For Valérie Becquet, what distinguishes associations external to establishments and those based within them is the place of the student in the operation and the population with which he meets. Being a “volunteer among students” and being a “volunteer among others” do not have quite the same meaning or the same effects.

This is how Guillaume Houzel had identified three postures of committed students  : “the representative”, which would correspond to the “trade union”, “the speaker” interested in the concrete, the humanitarian for example, and ” the enterprising” rather interested in a precise object of initiatives. In 2004, at the “student voluntary commitments” day organized by the OVE in Rouen, Guillaume Houzel indicated that approximately 50% of students belong to an association.

The University, a legitimate place of citizenship?

The relative disinvestment in the work environment is also revealed at the level of electoral participation. If the participation in the student elections is very low, paradoxically the participation in the political elections is much higher, as evidenced by the participation in the presidential elections of 2022 , where 67% of 18-24 year olds voted in the two rounds, this participation being higher. still important among students who are at the crossroads of the “young” and “graduated” categories.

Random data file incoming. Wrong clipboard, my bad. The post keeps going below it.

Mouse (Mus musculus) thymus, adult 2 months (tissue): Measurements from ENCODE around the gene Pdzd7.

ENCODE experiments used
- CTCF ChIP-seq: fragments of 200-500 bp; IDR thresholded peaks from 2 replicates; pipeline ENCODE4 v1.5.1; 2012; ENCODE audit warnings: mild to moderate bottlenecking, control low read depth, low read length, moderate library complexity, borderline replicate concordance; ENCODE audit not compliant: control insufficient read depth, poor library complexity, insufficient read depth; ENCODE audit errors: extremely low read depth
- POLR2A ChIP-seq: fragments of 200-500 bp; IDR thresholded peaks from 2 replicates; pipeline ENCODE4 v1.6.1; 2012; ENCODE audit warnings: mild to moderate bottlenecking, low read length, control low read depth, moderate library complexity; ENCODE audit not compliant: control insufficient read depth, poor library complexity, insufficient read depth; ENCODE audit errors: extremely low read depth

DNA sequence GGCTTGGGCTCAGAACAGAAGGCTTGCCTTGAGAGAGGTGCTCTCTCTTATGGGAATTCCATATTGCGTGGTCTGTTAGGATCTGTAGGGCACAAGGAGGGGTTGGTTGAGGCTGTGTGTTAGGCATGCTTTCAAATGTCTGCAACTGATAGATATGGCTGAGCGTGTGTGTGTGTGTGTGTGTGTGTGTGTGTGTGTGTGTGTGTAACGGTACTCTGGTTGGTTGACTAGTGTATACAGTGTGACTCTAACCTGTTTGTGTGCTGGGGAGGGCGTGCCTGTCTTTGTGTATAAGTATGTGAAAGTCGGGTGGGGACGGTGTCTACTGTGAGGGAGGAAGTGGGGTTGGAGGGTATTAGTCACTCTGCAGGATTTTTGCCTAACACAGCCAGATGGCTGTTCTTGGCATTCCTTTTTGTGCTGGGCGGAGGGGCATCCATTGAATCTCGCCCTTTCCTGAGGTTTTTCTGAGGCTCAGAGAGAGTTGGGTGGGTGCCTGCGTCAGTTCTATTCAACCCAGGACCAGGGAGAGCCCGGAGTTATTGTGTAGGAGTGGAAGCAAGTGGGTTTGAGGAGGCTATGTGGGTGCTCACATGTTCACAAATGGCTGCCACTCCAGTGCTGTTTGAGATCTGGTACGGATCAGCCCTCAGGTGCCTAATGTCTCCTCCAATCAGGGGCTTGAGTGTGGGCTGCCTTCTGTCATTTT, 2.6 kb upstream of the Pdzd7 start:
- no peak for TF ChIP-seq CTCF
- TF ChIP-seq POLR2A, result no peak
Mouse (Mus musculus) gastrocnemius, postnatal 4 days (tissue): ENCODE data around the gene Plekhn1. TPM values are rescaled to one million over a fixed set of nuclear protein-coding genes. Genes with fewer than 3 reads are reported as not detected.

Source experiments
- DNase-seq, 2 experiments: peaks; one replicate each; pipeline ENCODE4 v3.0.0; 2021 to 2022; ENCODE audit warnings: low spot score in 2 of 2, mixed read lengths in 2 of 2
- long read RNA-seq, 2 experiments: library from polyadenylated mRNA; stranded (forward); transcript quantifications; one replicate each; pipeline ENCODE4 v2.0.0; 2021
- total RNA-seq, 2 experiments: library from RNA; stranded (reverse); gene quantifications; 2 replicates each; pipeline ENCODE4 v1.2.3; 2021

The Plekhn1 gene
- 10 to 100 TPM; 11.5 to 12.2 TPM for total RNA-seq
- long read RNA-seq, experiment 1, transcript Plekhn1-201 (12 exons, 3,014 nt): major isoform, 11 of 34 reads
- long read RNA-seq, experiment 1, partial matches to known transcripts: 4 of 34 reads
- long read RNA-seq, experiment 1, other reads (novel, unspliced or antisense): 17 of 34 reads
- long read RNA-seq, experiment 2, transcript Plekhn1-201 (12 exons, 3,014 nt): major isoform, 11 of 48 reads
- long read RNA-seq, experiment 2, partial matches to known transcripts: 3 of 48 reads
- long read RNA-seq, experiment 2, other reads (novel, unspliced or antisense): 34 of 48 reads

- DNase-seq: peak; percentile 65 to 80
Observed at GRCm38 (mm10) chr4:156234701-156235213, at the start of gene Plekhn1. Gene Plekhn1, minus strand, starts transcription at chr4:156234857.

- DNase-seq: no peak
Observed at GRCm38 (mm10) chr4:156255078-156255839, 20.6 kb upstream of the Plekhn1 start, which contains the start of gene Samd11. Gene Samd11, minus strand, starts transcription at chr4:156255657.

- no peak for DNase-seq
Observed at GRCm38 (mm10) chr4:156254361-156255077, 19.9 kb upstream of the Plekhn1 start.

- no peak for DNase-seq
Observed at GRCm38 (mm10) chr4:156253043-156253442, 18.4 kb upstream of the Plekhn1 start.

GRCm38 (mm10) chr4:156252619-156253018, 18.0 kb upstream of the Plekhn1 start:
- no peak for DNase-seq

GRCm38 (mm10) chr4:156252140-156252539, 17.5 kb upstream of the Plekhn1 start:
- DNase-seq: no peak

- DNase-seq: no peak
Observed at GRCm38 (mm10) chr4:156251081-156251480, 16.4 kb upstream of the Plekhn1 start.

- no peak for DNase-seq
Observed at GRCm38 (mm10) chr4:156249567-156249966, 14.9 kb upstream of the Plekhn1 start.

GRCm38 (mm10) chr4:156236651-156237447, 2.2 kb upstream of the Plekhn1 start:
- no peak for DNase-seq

The question that can therefore be asked is that of the legitimacy in the eyes of the students themselves of their action in the University. After all, they only stay there for a short time, only a few years. Faced with the complexity of the problems in such an institution, it might seem simpler and within reach for them to engage in more concrete areas, with immediate results.

However, the role of voluntary commitment, even in other words, and more broadly of collective student works, was already underlined as a tool of socialization by the sociologist Émile Durkheim who explained in 1918, in a story of the University of Paris  : “These enormous masses of young people cannot remain in an inorganic state”. So that the student “does not feel lost in the anonymous crowd”, “multiple groups have been created for this”, such as “the General Association of Paris Students whose role is to defend common interests”.

Finally, voluntary commitment can also be converted into an immediate benefit on an individual scale, since the mechanisms for academic recognition of commitment allow volunteers, activists, to obtain teaching units that count for obtaining the diploma. This is what Julie Testi’s thesis develops and clarifies , around the “educational recognition of voluntary and militant commitments”.

Author Bio: Robi Morder is Associate Researcher at the Printemps Laboratory, UVSQ/Paris-Saclay, President of the Study and Research Group on Student Movements (Germe) at University of Versailles Saint-Quentin-en-Yvelines (UVSQ) – Paris-Saclay University